Vectrexcentricity — Lifelike Boy Android
(Bandcamp no#, 2016, DL)
by Jon Davis, Published 2017-01-23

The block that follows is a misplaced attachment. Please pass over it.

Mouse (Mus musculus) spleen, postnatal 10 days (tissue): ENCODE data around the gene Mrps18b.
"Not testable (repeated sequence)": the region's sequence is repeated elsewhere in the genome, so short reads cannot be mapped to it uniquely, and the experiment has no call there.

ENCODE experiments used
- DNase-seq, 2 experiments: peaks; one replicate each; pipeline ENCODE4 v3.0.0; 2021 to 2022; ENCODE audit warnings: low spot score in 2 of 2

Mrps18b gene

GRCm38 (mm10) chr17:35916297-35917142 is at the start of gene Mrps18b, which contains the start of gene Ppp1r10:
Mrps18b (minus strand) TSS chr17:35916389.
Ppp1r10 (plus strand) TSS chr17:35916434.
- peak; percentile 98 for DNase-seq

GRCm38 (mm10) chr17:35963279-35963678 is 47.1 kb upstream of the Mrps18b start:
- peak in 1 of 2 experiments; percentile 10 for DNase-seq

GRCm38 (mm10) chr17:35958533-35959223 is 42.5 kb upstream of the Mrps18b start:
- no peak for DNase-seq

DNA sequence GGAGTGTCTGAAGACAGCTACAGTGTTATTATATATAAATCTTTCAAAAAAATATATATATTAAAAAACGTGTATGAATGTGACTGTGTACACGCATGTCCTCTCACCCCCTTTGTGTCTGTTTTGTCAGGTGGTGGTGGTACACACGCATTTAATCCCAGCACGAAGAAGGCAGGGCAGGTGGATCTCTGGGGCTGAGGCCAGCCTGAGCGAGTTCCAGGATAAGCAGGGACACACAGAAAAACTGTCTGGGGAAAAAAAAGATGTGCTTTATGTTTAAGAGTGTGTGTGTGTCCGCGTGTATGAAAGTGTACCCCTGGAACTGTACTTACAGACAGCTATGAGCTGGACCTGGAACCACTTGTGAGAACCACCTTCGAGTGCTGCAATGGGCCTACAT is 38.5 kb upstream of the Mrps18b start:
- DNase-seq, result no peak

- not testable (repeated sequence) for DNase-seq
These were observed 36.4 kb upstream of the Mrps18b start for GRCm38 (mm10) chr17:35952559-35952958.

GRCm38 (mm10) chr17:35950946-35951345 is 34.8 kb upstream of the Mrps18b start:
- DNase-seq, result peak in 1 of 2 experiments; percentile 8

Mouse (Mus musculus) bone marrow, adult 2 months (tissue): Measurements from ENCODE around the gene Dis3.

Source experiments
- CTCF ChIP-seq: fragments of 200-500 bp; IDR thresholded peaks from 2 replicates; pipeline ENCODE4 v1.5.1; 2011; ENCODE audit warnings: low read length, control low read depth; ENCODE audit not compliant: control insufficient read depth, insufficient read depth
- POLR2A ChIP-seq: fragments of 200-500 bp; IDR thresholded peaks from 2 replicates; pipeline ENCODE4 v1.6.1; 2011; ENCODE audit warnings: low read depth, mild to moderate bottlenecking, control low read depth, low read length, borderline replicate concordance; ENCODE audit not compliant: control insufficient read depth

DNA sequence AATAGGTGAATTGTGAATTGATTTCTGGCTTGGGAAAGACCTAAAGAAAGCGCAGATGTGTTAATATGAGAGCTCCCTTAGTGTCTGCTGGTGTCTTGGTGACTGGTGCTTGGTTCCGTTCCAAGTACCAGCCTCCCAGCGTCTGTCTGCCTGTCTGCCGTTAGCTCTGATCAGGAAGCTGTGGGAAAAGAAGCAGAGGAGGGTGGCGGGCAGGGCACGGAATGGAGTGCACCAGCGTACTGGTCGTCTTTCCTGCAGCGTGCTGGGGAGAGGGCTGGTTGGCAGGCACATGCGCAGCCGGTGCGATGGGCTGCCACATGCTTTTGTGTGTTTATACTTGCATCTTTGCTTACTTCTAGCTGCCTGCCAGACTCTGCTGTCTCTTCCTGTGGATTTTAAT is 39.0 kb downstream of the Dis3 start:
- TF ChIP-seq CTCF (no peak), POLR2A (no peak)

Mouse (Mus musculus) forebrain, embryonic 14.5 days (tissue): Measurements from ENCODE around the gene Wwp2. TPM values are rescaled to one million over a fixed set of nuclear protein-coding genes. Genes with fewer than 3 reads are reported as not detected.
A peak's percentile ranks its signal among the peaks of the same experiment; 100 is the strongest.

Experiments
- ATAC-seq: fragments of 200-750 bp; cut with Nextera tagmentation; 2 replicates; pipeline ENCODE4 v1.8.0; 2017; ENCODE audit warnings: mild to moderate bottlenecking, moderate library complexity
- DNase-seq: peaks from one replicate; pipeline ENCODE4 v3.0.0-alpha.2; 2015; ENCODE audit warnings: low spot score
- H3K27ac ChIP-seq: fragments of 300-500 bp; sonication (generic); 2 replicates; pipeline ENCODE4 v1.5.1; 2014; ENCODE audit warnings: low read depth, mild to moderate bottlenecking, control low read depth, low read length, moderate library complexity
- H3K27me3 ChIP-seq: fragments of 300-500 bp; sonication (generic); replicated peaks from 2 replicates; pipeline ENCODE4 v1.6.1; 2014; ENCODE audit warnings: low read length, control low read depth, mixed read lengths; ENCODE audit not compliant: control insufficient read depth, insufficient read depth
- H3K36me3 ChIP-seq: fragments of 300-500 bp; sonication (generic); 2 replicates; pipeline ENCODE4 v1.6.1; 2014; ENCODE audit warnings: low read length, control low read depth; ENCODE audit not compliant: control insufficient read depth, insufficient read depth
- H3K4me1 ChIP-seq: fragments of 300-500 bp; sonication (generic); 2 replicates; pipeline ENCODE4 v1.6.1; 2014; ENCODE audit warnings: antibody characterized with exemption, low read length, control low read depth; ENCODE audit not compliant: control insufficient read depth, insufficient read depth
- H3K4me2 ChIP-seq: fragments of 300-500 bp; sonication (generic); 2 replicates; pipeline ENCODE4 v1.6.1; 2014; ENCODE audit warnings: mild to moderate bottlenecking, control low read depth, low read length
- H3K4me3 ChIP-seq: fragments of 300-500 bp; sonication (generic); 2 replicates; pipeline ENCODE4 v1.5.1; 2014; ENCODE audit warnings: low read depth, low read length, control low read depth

Seeing the names on the cover of this release might very well lead to confusion — at least for those familiar with any of them. To fans of progressive rock, Michael Manring is most likely the best known. His masterful work on bass has graced a boatload of great albums from the technical shredding of McGill / Manring / Stevens, the RIO of A Triggering Myth, the world fusion of Barry Cleveland, and whatever you want to call Attention Deficit. But he’s always had a softer side, as with Cloud Chamber and his early Windham Hill releases. Killick Hinds is more known in avant-garde circles for his experimental guitar (and guitar-like creations), which often ranges into atonal, chaotic craziness, whether acoustic or amplified. So what do you get when you put these two together with a drummer for recording sessions? Manring’s fretless bass is generally dominant when he’s playing, and he’s in a generally melodic mood for these eight tracks, calling to mind Mick Karn, John Giblin, and Jaco Pastorius. Hinds provides more in the way of mood and atmosphere than standout playing with his fretless guitar and electronics. There are long quiet passages of indistinct sounds, sections that lock into a groove and go with it for a while, and odd electronic parts that sound like nothing else. “HyperVotilation” is one of the latter, four minutes of unison guitar / bass arpeggios accompanied by processed vocals while the drums provide cross rhythms that sometimes work with and sometimes against the continuous unison line. “Vertical Sloper” sounds a bit like a freaky outtake from a Police session that never got vocals. And anytime there’s a brief hint of a Torn / Karn / Bozzio vibe, something weird will happen. For one thing, Jamie DeRevere is a much jazzier drummer than Terry Bozzio, and plays a compact kit without any percussive augmentation. For another, Hinds goes a different way than David Torn in his expansion of the guitar’s palette. And at times there is a prominent electronic component, as with the rapid arpeggios of “Famicomcretion.” Lifelike Boy Android is the result of three talented musicians getting together with no preconceptions or stylistic limitations and coming up with something new that only they could have created. Life should be an adventure, and so should music. But don’t be put off if the first listen doesn’t click, and give it a chance. It’s well worth the time and effort.
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